Wednesday, August 31, 2011

Transition: Custom Rear Rack to Factory Rear Rack

I while back I mentioned that I had managed to win (on that giant on-line auction site) an original equipment (Honda) rear rack from an '89 NX125. I contacted the seller to ask if he happened to have the rare (and expensive), but still available, turn signal supports. He did not. The factory rack bolts through the same hole, in the rear of the frame, that the turn signals use. So, I needed to figure out how to use the existing turn signals or acquire (and modify) some other turn signals. I ended up finding a set of Suzuki DRZ400 front turn signals that did not require any modification. This allows me to use the NX's rear turn signals on my Transalp.

So, I got started by removing the custom rear rack:

  1. remove the side panels
  2. remove the seat
  3. remove the turn signals
  4. remove the custom rack (most likely permanently)

The first thing that needed modification were the rubber grommets from the rear fender. The turn signals go through these grommets. However, they're too thick to fit inside the factory rack. So, I trimmed them down.

The left side has been trimmed. The right side is the original thickness. So, the grommet is about 3/4 of the total thickness that is used to be. The groove in the middle is where the fender rests when the grommet is installed (the grommet fits in a hole in the rear fender).








These are the two steel spacers that will fit inside the grommet (shown above). They will mimic the steel shaft that protrudes from the original turn signals. They needed to have about 1/8" (.125") removed from their length to properly fit.








This the right side grommet installed in the rear fender with the steel spacer in place. The left side looks exactly the same way (except the picture I took was blurry).









Here the factory rack is in place. Through the mounting hole in the rack you can see the steel spacer. I had to use two thin bladed putty knives to get the rack to slide over the rubber grommets. The putty knives help compress the grommets instead of having the rack push them down (which will eventually cause them to pop out of the rear fender).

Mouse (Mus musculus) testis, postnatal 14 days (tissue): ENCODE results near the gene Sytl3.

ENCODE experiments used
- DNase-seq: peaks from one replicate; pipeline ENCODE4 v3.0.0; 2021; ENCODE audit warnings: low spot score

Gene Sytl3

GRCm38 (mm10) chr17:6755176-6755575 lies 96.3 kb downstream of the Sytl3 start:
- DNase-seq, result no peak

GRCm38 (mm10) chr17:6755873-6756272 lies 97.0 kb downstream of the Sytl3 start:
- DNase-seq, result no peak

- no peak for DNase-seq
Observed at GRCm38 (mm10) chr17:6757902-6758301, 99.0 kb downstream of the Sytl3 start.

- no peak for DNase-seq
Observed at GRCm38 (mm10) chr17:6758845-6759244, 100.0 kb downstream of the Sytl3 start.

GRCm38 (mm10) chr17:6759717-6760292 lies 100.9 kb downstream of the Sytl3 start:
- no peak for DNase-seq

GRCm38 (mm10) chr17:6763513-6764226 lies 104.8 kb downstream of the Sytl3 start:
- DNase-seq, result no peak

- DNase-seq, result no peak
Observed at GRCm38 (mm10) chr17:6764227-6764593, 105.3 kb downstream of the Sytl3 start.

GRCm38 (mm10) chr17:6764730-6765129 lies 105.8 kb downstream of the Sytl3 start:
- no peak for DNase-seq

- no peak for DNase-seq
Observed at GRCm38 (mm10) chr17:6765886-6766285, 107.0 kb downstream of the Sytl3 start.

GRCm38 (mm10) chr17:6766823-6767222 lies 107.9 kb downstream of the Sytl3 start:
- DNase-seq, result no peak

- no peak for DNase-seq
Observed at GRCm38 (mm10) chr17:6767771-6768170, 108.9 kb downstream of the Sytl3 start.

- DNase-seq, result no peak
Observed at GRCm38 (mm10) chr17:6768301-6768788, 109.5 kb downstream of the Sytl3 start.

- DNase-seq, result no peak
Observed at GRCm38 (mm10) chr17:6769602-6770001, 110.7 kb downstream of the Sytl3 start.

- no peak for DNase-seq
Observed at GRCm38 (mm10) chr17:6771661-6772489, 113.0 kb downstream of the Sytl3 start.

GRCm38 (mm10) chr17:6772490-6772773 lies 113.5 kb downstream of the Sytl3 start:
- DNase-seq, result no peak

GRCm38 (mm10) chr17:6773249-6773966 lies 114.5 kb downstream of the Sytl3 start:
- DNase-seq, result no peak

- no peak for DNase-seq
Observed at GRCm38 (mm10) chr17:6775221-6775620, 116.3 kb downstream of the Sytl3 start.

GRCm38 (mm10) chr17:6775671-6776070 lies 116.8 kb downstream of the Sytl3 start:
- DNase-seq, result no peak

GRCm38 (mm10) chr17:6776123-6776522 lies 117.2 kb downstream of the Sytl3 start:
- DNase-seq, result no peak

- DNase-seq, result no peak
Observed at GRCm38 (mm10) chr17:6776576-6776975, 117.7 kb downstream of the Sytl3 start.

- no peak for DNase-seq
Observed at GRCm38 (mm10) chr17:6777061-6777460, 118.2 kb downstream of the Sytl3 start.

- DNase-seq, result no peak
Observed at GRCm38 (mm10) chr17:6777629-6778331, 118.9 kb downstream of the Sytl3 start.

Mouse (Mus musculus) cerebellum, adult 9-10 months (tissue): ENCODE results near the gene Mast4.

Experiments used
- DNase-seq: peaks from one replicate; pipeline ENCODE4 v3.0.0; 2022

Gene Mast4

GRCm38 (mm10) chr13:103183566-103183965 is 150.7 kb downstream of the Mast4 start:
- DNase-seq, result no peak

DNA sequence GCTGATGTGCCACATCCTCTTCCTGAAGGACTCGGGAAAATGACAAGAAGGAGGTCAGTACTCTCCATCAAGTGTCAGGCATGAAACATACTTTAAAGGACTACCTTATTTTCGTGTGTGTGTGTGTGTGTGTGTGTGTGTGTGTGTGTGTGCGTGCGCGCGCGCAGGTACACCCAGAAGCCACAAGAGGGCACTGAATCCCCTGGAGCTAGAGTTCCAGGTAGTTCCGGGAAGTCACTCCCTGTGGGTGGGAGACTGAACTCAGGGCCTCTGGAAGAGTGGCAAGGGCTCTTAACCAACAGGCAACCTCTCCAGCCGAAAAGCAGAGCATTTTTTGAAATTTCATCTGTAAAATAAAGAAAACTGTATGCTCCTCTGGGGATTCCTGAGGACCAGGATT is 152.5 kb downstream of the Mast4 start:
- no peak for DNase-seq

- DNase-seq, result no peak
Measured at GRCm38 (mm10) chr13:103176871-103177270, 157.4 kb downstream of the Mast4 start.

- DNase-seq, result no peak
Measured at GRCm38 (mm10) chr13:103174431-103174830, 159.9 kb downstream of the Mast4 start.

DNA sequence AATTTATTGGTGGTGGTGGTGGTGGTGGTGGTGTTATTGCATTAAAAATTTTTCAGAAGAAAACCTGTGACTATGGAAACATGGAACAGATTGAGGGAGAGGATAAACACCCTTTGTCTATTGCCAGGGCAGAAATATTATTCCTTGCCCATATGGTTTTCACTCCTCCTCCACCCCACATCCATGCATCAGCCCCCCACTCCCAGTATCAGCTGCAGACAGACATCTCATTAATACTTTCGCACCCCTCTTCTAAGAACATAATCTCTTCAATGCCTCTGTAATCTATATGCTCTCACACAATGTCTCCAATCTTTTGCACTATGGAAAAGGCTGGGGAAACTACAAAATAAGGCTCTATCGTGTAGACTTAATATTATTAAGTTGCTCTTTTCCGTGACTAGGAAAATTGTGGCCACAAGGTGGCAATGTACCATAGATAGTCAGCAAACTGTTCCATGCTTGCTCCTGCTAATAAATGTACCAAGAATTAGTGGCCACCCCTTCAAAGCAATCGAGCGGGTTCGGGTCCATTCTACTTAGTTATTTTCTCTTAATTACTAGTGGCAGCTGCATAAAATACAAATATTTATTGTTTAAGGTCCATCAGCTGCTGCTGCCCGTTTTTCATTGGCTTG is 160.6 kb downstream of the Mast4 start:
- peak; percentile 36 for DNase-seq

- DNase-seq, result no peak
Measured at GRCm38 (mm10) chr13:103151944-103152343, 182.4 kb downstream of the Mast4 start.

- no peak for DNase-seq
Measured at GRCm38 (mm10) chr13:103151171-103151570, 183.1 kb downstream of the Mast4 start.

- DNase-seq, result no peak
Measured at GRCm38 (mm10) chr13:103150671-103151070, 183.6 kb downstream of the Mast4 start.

Here the rack is in place with the DRZ400 turn signals in place. If you look closely at the horizontal rack surface, you can clearly see that it's been assembled improperly. The right side is higher than the left. I fully expect that the Honda worker responsible for this to have committed hara kiri (seppuku). Kidding. I first thought the rack was twisted (from a fall or something). But no, every bolt hole lined up without force. And, closer inspection revealed the error in assembly (welding). My partially disassembled Transalp can be seen in the background. It's now running and will be re-assembled shortly.

Here's a close up of the right rear turn signal. You can see that the DRZ400 turn signals come with a nice bracket that makes mounting easy. I will swap that Allen head cap screw for a stainless steel version when the rack is sent out for powder coating (this winter). I'll use the lower hole, in the mounting bracket, as a wiring harness guide.






Here's the left side. Just above the tool kit holder you can see that the rack support nicely clears the fender. I can revert to the factory bolts to hold the seat and rack (eliminating the longer Allen head caps screws and spacers made from steel tube).








A view of the left turn signal from above. Again, it's almost as if the DRZ400 turn signal mounting bracket was meant for this application. There is plenty of clearance for the wiring to exit the base and the bracket is tight to the rack. Nice and neat.








Here's the right turn signal from above. With the bracket in this position, there's plenty of muffler clearance and no need to fret about (possibly) melted plastic.









I soldered the wires so that I don't have to worry about mechanical connectors failing.










The joints were sealed with shrink tube. I also used some Honda wiring harness sleeve to protect the wires from dirt/debris/water/etc. There are not three wires there, the "middle" one is a refection in the muffler.








Here the rack is completely installed with the wiring in place.











Another angle of the installed rack. To complete the process, I needed to put the seat back on and install the side panels.










Here's the Honda rack plate that I was using on my custom rack. I used a couple of pieces of 1/2" square tube to bolt the plate to the rack. If you look closely, above the leading edge of the tail light, you'll see that the plate has two clips that snap over the horizontal rack tubing. In conjunction with the forward square tube, the plate won't be able to slide off of the rack. Later I decided to add a spacer between the plate and the square tubing. The spacers are 1/2" diameter nylon with a 1/4" hole. I had to cut them down from 0.5" in length to 0.4". The thickness of the horizontal rack tubing is 0.4". Now the plate doesn't bend/flex under the pressure from the attaching bolts.

Another view of the plate on the rack. It's a little easier to see how the forward square tube is captured in the rack support. This will prevent the plate from sliding off of the rack. I will most likely end up bolting the Givi base plate to the Honda plate so I can use the Givi top case (again). I also plan to have the square tubing powder coated as well.

No comments:

Post a Comment